Schema: Instrumental jam band, pre-race at Coleman Boulevard and Interstate 526College Lounge: Acoustic combo, pre-race at Coleman Boulevard and Fairmont AvenueIrene Rose: Country-pop, 0.3 mile marker at Coleman Boulevard and Mill StreetHibachi Heroes: Blues-rockers, 0.55 mile marker on Coleman Boulevard past Pelzer AvenueSavage Tongues: Rock band, 0.8 mile marker on Coleman Boulevard between Cliffwood and Lansing drivesForrest Baldwin: Folk-rock, 1.3 mile marker on Coleman Boulevard past Houston Northcutt BoulevardDTSMB: Alt-rock. 1.6 mile marker on the Ravenel Bridge off rampHeartfelt Hinges: Indie-rock, 2 mile mark on the Ravenel BridgeHeyrocco: Power-trio, 2.2 mile marker on the Ravenel BridgeSalem Lake: Groove-pop, 2.8 mile marker on the Ravenel BridgeSynergy: Violin-based project, 3 mile marker on the Ravenel BridgePierce Edens and the Dirty Work: Roots-pop, 3.4 mile marker on the Ravenel BridgeBad Drew Baldwin: Blues/roots duo featuring harp player Juke Joint Johnny, 3.6 mile marker on the Ravenel BridgeJefferson Coker Band: Blues, 3.8 mile marker on the Ravenel BridgeLionz of Zion: Funky reggae-rockers, 4.7 mile marker on Meeting Street past Stuart StreetYellowknife: Soul-rock, 4.8 mile marker on Meeting Street past Line StreetWill Hastings: Indie, 5.2 mile marker at King and Woolf streetsGrand Folks: Folk, 5.4 mile marker on King Street past Mary StreetLuke Cunningham: Pop/Americana, 5.6 mile marker at King and vanderhorst streetsCall Momma Band: breezy blues-pop, 5.8 mile marker at King and George streetsTyler Boone: Alt-pop, 6 mile marker at King and Wentworth streets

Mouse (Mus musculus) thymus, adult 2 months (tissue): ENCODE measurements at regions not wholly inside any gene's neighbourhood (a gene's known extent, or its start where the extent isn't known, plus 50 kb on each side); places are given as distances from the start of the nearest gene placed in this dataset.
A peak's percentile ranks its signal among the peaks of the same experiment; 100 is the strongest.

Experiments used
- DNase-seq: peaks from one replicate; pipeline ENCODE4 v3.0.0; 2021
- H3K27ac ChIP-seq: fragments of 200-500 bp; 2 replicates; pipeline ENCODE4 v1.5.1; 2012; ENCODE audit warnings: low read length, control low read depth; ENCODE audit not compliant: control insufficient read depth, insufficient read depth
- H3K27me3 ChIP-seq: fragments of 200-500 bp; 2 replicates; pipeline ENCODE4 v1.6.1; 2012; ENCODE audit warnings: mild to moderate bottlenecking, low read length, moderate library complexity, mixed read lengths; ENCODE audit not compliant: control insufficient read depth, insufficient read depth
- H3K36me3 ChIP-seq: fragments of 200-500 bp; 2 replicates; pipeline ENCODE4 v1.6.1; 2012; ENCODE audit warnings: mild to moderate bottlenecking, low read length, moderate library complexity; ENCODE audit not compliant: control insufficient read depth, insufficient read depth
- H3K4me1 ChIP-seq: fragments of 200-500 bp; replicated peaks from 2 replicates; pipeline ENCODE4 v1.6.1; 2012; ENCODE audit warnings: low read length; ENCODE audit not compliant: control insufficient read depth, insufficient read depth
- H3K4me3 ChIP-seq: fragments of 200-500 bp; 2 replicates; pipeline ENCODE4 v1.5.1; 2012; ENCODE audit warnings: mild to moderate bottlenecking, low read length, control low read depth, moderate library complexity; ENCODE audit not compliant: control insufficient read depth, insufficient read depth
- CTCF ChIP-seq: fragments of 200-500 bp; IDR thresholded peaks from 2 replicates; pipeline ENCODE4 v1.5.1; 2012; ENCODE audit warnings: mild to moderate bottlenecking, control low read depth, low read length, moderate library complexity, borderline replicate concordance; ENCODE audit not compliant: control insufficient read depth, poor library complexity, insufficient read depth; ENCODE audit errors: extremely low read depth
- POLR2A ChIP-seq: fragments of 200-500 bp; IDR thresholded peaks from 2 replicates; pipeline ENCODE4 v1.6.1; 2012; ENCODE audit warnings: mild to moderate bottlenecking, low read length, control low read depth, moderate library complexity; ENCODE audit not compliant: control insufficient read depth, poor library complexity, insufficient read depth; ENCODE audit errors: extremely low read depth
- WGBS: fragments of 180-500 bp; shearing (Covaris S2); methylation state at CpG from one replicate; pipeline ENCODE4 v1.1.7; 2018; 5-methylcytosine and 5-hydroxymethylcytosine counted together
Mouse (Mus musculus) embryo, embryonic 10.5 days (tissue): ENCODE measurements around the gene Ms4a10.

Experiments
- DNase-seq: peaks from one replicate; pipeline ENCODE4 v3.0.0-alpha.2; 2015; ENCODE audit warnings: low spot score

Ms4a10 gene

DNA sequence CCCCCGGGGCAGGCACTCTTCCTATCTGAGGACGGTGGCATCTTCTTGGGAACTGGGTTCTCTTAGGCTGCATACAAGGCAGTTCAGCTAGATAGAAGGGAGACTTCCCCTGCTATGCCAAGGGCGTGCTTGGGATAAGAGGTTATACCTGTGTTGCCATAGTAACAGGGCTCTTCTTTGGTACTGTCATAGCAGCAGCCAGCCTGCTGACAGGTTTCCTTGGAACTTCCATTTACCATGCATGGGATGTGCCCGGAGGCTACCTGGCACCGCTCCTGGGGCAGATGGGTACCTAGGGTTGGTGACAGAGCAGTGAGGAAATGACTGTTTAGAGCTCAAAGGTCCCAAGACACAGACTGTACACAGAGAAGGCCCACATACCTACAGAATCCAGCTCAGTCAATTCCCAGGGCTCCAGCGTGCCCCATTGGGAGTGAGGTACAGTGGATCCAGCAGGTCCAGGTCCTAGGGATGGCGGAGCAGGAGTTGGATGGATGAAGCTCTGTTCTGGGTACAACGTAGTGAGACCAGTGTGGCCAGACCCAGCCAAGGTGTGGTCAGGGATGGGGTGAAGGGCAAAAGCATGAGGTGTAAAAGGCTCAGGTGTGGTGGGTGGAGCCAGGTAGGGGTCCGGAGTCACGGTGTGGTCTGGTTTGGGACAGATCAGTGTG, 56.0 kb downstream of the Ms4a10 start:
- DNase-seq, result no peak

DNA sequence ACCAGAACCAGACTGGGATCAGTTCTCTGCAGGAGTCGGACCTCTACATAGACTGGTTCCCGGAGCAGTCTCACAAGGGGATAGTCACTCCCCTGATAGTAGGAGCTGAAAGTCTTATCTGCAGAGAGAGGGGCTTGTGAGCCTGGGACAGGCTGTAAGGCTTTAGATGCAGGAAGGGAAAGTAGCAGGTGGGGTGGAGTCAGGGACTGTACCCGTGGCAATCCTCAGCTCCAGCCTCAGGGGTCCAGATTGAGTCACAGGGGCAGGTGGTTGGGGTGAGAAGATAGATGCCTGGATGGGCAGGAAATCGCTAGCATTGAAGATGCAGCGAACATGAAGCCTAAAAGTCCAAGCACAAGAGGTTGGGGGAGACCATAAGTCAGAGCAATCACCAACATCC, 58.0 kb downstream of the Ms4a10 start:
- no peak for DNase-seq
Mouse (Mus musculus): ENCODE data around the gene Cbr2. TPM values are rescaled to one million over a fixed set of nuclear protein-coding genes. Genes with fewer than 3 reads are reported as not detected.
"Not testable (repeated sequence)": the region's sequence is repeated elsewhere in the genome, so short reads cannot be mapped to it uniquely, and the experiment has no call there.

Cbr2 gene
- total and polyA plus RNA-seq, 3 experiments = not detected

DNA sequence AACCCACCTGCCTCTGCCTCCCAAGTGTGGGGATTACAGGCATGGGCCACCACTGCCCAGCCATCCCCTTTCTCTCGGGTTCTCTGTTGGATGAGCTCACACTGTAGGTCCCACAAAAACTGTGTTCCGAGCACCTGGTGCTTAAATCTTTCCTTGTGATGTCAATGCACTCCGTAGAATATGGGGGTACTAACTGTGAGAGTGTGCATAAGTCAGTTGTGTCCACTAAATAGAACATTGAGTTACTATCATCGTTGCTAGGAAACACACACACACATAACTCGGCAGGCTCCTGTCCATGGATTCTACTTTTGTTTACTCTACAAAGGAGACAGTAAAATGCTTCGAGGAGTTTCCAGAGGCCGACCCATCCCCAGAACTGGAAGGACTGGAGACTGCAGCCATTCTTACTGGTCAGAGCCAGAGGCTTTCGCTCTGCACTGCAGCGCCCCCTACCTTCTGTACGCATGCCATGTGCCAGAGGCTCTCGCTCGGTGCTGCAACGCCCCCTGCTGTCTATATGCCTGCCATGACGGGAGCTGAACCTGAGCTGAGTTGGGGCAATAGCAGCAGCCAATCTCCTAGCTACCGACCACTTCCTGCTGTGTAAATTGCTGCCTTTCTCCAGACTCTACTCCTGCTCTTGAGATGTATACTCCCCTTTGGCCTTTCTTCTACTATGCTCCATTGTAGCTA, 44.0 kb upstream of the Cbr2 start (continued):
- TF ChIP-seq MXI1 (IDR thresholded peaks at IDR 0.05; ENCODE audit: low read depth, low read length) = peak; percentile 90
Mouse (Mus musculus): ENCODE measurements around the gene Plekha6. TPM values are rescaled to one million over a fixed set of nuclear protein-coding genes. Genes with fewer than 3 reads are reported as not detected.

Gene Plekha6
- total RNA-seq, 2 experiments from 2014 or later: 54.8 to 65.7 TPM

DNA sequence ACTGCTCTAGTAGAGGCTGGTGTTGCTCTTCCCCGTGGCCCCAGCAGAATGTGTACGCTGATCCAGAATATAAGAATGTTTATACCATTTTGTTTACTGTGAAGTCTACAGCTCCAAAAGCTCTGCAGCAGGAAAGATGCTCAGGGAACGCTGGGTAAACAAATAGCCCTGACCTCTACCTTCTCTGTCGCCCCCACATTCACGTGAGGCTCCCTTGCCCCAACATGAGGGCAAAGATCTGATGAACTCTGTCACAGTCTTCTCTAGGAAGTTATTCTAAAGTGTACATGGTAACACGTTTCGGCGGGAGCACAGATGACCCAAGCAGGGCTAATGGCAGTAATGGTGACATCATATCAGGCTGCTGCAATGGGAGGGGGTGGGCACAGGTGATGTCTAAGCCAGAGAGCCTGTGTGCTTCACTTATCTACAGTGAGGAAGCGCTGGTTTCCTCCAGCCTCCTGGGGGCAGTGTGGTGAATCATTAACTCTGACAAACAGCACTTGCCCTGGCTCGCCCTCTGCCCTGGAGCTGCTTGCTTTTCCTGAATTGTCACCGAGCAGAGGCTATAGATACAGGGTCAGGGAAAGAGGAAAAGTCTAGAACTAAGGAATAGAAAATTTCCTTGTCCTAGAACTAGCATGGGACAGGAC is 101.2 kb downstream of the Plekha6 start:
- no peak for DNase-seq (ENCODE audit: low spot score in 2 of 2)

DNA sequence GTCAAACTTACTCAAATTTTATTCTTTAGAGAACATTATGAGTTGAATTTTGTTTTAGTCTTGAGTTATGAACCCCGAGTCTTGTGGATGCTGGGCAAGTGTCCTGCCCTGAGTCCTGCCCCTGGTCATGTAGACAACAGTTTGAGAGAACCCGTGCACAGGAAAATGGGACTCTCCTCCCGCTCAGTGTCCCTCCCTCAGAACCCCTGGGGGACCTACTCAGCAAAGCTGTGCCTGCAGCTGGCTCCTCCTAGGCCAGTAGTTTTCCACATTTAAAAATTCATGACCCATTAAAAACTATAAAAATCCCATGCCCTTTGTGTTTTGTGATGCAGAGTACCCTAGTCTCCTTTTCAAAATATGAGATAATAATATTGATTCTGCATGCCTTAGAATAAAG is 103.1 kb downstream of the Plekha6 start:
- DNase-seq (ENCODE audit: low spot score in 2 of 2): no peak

Charleston-based singer/songwriter Elise Testone — a longtime local musician who reached the final rounds of Season 11 “American Idol” — experienced her first official Cooper River Bridge Run two years ago when she ran the race for the first time.
This year, she’ll start and finish the race not as a runner, but as a performer.
“That was the first and only one I’ve done, and I loved it,” she said of her previous Bridge Run. “It was inspiring because everyone was doing it together, no matter what shape they were in. During the race, your body just takes over and your mind just goes for the ride. I want to do it again for sure.”
On Saturday, Testone is scheduled to perform a brief acoustic set and sing the national anthem at the starting line on Coleman Boulevard in Mount Pleasant. Last December, she sang the national anthem in front of 30,000 soccer fans at the Major League Soccer Cup in Los Angeles. She’ll sing in front of thousands once again this week.